@Ben Wolf: Apparently the local FOX station had a crew in the room. They have a statement out that supports the reporters version, not Gianforte’s. If anything, they describe it as worse than the reporter described it. Behind me Brian Williams is mentioning that 2/3 of the vote is by mail, and already in. In any case Montana seems like Trump base country, where assaulting a reporter is a good thing.

  57. Hal_10000 says:

    Good Lord, they have audio of the body slam. It’s bad. It’s very bad. Gianforte may still win because Montana does a lot of write-in voting. But he’s going to be under a lot of pressure to resign.

  58. Jim Brown 32 says:

    You know, I wish white people would admire Dr King from afar and respect his contributions to advancing the plight of black people—and refrain from commentary about him. Because they usually get it wrong.

    There is not much to be extrapolated from King’s tactics then that can be applied today. And King, as brilliant as he was, wouldn’t have chosen the same vehicles to affect change that he chose in the 60s. Hell, he probably would have just become President today. In many ways, Obama is the 21st Century King. If you’re ever in an older black persons house, especially in the South, you’ll see a King/Obama picture.

    Look, from a philosophical standpoint, go ahead–digest King, internalize his messages—you’ll be a better person for it. But recognize…his tactics were for HIS times–not OUR times. We can’t use those social change tactics any more than a General today can use MacArthur’s tactics in WWII against the Taliban or ISIS.

    The Black vote isn’t (and never was) the base so get that out of your heads–we are an even less reliable voting block now that Obama and Michelle are gone. Black Gen Xers and younger have no such enduring loyalty to the Democratic party like older generations. I can’t tell you how loud the whispers were during the campaign from fellow African Americans who were furious at the Clintons for the doubling down on the war on drugs to placate Rural WWC people whose jobs they sent to Mexico with NAFTA. The factories left and were replaced with prisons.

    Frankly, most of us don’t give a flying fwck about who is racist and who isn’t–outside of the political junkies. You know what we care about? If people are actively impeding our efforts to educate our children, have safe neighborhoods, acquire wealth, and buy property. Otherwise, ole Cletus can call me a n!&&er till the cows come home in the privacy of his trailer or under his breath. That doesn’t have a damn thing to do with me. If he wants to express he sentiments to my face, I can handle that the same way I would insults of any other category. They’ll get the same caliber of a$$ whooping.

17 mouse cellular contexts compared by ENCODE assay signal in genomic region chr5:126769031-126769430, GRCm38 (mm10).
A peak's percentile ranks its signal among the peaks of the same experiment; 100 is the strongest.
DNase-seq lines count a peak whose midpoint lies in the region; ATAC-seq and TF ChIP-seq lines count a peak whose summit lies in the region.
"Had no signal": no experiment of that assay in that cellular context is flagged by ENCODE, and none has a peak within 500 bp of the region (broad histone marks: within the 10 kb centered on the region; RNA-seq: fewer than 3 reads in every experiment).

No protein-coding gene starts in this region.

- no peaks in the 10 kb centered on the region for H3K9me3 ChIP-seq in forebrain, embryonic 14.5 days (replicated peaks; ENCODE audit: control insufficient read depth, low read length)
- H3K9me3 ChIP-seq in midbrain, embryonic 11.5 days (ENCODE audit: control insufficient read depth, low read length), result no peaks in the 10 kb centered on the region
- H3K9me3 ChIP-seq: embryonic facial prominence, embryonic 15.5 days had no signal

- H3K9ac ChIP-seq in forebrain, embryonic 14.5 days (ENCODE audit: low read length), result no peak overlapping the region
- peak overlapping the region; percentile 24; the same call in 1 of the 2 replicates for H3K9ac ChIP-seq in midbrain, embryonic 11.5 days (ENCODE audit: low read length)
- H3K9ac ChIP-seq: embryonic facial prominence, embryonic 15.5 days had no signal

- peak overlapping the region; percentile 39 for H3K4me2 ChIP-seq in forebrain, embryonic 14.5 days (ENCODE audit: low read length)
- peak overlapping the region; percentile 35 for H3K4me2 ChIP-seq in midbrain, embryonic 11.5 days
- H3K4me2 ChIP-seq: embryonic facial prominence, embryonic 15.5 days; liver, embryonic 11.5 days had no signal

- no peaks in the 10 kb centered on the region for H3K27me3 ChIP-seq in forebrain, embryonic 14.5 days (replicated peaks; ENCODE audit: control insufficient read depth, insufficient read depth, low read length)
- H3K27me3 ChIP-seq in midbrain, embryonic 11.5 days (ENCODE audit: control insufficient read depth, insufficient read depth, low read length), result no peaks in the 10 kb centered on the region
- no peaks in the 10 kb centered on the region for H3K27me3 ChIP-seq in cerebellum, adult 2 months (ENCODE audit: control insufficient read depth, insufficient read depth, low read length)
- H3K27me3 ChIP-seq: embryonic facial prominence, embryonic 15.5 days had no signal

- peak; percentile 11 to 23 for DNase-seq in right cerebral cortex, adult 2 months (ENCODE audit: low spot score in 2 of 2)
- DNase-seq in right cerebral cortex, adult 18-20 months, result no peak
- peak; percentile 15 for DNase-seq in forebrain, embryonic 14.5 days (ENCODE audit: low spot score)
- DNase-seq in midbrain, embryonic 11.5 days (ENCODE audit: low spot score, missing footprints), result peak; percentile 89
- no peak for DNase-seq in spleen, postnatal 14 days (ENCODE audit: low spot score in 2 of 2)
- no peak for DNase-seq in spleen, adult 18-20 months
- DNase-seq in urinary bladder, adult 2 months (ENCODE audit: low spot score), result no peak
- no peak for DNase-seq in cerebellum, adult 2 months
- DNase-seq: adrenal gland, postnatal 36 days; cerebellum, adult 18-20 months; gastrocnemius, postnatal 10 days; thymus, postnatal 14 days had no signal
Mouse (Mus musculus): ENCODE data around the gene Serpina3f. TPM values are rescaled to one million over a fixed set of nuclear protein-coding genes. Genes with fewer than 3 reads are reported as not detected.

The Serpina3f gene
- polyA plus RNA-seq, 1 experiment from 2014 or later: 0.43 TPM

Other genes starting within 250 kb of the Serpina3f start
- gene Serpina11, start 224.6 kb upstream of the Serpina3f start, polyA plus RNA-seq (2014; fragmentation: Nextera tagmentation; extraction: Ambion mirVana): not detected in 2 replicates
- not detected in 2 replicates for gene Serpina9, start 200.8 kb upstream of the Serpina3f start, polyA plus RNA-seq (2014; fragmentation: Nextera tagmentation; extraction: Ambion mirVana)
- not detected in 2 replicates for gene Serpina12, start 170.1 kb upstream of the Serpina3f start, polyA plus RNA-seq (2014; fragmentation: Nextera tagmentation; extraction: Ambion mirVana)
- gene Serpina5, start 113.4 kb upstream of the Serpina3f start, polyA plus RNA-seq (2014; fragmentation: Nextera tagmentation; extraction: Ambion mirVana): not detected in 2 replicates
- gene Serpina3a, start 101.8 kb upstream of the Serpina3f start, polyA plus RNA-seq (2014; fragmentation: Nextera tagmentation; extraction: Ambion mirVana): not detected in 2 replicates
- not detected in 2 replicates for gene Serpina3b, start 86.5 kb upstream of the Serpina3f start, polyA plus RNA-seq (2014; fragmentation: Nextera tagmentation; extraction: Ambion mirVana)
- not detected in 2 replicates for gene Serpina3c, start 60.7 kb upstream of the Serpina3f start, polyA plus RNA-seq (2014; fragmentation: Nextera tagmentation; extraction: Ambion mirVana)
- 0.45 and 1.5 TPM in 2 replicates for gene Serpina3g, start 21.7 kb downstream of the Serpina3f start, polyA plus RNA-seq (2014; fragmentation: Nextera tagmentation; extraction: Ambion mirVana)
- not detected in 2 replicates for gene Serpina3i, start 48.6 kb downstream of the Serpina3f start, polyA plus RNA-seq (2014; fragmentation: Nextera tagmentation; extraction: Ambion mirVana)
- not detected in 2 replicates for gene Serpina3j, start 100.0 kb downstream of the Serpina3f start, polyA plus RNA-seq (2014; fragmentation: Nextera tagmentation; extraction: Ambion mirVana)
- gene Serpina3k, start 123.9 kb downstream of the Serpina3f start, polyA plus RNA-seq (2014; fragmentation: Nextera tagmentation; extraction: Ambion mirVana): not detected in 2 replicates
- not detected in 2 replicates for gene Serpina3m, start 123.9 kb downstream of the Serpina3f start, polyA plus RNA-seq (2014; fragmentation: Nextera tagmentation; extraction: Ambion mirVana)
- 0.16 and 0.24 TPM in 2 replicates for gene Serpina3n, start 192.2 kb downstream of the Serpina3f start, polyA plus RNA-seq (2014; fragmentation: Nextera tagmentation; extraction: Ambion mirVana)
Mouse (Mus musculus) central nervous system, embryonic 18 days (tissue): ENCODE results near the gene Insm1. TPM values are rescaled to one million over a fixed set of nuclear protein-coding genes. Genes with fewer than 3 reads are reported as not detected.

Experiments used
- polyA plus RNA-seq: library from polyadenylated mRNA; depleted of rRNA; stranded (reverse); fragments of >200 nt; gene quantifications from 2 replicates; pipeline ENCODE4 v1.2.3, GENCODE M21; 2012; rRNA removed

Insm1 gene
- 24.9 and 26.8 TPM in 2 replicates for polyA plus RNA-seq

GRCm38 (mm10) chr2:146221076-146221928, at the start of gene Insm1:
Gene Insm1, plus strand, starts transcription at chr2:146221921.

Here is a novel idea, leave us out of the campaign pandering. Pander away to the white vote, whatever economic message you need to craft to build a wining coalition at all 3 levels of Government. Do it. Then after the election, how about you follow your democratic values of equal opportunity and figure out how to increase the black participation across the cultural key career spectrum. Why the hell are only 2% of Medical Doctors Black? Lawyers, Engineers, Scientists,etc — ALL RIDICULOUSLY LOW PERCENTAGES OF BLACK INCLUSION!!!!!! From my perspective, why should I believe Democrats are working for the betterment of my community? Oh, I get it–the Republicans are worse. Yeah, Dems can squeezed about all the juice they can out of that one. Black Boomers are the only black demographic with unquestioned loyalty to the DNC. Everyone else is about what are you doing for me…

    If Dems ever get their heads out of the SJWs a$$es and work to increase black participation across key cultural occupations–We’ll get the message and show up and vote our asses off for you. The Black Community is small–its not monolithic–but it is small. Believe me–the word will get around the the Democratic party is FOR the black man and women. Hell most of voting for Democrats now–are doing it as a protest vote against Republicans.

    The Democratic platform is an abstraction from where most Blacks live at today. How about actually going about righting the wrongs of Jim Crow and Slavery? That means putting Black families in a position to catch up to where many of us would have been had our Great-Great-Greats been allowed to participate in the main economy. To do that…you can’t only focus on raising the floor–you also have to raise the ceilings.

  59. Ratufa says:

    @Pch101:

    Some people simply refuse to acknowledge that racism is a problem. At best, they think that it’s ancient history.

    And some people are so focused on racism that they reject the importance of non-racial factors, such as the economy and a candidate’s economic proposals, on how (or if) people of all races vote. See your response to Michael’s comment about making “an honest economic case to both white and non-white” for an example.